In an environment of weakening media business, the Assembly discussed strategies for generating new revenues and audiences and ratifying the importance of continuing the fight for intellectual property rights concerning digital platforms and artificial intelligence engines. Google was also asked to expand its content licensing to other countries, such as Peru and Chile, through Showcase, which already exists in Argentina, Brazil, Colombia, and Mexico.

Seven journalists were murdered: three in Mexico, two in Guatemala, one in Colombia, and one in Haiti, among many other attempts on their lives. But the violence did not end there. The number of exiled journalists increased, with at least 25 new cases reported: 15 in El Salvador, five in Ecuador, three in Nicaragua, one in Bolivia, and one in Paraguay. Arrests continued: four in Cuba, two in Nicaragua, three in the U.S., and one in Guatemala. Seven journalists were kidnapped and later released.

The worst-hit countries in the region were once again the dictatorships of Nicaragua, Cuba, and Venezuela. Arrests, kidnappings, and exiles continued, as well as restrictions in the digital space. Threats against private advertisers in the independent press, media closures, and cancellations of television and radio concessions persisted. "The practice of journalism in Nicaragua is a crime," said Juan Lorenzo Holmann of the daily La Prensa, from the U.S., where he lives after being released from prison.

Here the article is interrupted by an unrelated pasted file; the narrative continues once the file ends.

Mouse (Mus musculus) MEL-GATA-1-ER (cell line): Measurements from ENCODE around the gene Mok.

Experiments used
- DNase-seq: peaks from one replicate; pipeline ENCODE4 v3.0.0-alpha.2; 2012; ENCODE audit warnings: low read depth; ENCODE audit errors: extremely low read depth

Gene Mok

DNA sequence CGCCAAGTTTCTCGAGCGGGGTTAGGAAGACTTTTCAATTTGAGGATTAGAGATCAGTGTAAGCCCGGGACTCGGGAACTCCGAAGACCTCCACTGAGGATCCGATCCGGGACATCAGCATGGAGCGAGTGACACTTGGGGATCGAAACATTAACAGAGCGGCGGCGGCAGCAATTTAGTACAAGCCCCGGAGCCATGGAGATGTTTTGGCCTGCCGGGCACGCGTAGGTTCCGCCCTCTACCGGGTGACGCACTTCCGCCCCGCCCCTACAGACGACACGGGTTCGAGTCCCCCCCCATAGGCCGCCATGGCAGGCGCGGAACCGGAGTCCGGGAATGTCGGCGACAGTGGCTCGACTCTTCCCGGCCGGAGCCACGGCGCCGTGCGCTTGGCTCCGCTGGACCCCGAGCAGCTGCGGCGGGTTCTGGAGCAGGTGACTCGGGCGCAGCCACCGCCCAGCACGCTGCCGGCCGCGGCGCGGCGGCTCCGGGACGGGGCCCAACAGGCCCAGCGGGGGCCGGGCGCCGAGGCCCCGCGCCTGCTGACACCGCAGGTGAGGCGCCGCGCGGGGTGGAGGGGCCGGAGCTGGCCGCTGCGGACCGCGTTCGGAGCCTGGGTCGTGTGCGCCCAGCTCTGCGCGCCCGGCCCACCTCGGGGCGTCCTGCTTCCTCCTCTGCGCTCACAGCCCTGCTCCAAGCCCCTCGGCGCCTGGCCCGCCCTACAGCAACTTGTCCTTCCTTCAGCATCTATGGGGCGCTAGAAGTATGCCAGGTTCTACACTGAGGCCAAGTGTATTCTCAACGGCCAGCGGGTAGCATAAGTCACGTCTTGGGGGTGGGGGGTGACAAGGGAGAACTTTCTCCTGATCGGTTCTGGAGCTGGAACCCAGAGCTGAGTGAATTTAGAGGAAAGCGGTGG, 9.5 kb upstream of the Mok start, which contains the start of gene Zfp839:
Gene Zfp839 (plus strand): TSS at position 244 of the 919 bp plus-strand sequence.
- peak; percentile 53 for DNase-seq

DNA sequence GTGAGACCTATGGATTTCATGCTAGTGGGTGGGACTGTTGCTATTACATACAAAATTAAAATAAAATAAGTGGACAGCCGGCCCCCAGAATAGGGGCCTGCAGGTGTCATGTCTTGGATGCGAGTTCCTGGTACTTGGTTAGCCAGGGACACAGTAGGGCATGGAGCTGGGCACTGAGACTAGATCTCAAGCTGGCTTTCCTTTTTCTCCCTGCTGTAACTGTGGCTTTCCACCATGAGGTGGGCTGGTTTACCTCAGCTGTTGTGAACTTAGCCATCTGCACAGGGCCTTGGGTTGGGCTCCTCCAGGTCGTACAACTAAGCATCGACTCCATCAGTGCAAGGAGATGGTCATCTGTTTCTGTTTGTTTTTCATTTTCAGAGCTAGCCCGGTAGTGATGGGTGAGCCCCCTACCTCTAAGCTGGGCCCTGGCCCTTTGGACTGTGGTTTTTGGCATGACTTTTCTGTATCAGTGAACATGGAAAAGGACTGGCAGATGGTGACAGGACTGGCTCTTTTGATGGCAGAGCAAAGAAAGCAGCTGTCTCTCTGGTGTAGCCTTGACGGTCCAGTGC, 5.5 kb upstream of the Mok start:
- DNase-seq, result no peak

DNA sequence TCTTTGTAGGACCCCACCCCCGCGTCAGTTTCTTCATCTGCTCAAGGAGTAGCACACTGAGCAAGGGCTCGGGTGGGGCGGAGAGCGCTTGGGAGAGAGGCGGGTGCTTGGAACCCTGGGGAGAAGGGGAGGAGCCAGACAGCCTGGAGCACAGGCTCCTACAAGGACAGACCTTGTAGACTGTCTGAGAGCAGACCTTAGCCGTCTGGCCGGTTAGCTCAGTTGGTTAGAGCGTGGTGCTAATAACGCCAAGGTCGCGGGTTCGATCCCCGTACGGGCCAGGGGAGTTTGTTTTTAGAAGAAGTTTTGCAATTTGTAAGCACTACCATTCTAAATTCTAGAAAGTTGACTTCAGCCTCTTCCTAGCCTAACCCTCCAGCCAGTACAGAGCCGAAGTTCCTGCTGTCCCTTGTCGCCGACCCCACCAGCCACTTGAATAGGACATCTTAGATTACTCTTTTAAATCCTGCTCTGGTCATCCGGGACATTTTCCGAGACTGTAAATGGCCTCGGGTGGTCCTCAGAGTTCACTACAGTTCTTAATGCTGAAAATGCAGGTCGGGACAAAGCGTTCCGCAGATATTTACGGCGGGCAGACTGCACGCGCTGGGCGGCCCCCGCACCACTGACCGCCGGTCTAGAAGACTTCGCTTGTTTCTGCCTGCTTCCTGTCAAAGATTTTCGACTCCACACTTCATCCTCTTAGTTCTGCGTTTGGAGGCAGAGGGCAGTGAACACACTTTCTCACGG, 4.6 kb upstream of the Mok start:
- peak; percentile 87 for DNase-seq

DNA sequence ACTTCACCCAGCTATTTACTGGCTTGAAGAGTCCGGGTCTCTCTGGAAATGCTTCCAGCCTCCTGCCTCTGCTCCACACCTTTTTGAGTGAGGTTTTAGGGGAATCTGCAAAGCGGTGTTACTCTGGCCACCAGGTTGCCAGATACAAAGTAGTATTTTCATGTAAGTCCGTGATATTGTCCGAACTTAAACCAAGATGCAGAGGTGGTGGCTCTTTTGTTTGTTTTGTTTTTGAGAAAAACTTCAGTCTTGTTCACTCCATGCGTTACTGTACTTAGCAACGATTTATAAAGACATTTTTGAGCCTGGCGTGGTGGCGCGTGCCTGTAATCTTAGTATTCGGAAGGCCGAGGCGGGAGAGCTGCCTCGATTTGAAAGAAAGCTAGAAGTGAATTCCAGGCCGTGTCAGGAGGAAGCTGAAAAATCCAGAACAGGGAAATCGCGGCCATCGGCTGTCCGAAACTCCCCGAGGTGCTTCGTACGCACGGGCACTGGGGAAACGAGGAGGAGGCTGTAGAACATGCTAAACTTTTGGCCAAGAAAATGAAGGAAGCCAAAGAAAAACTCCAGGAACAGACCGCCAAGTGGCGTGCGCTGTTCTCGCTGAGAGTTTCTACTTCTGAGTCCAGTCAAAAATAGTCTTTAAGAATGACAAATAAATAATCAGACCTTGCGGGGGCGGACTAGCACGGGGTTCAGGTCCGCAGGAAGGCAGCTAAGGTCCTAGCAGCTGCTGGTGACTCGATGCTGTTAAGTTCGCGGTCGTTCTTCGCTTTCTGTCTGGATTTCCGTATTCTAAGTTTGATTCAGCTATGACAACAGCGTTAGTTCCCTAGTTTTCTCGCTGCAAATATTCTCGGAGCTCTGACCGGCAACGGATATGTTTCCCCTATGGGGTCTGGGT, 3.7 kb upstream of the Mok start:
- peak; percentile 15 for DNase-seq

In the category of countries with high restrictions, Bolivia has been experiencing the most critical stage of press freedom since the 1980s. In this country, as well as in El Salvador, Guatemala, and Honduras, the attacks of their presidents and governments against independent journalism, tax harassment, economic and judicial sanctions, material damage to media facilities, and threats to advertisers persist. There was no lack of legislative initiatives to "legalize" repression. More than 100 murders of journalists remain unpunished.

Seven countries make up the group in restriction. All of them - Peru, Mexico, Ecuador, Colombia, Paraguay, Argentina, and Brazil - are suffering an increase in organized crime, everyday crime and drug trafficking, and mafias that attack the press with increasing viciousness. Elections and new governments have come and gone in four of these countries this year; however, the work of the media has become even riskier.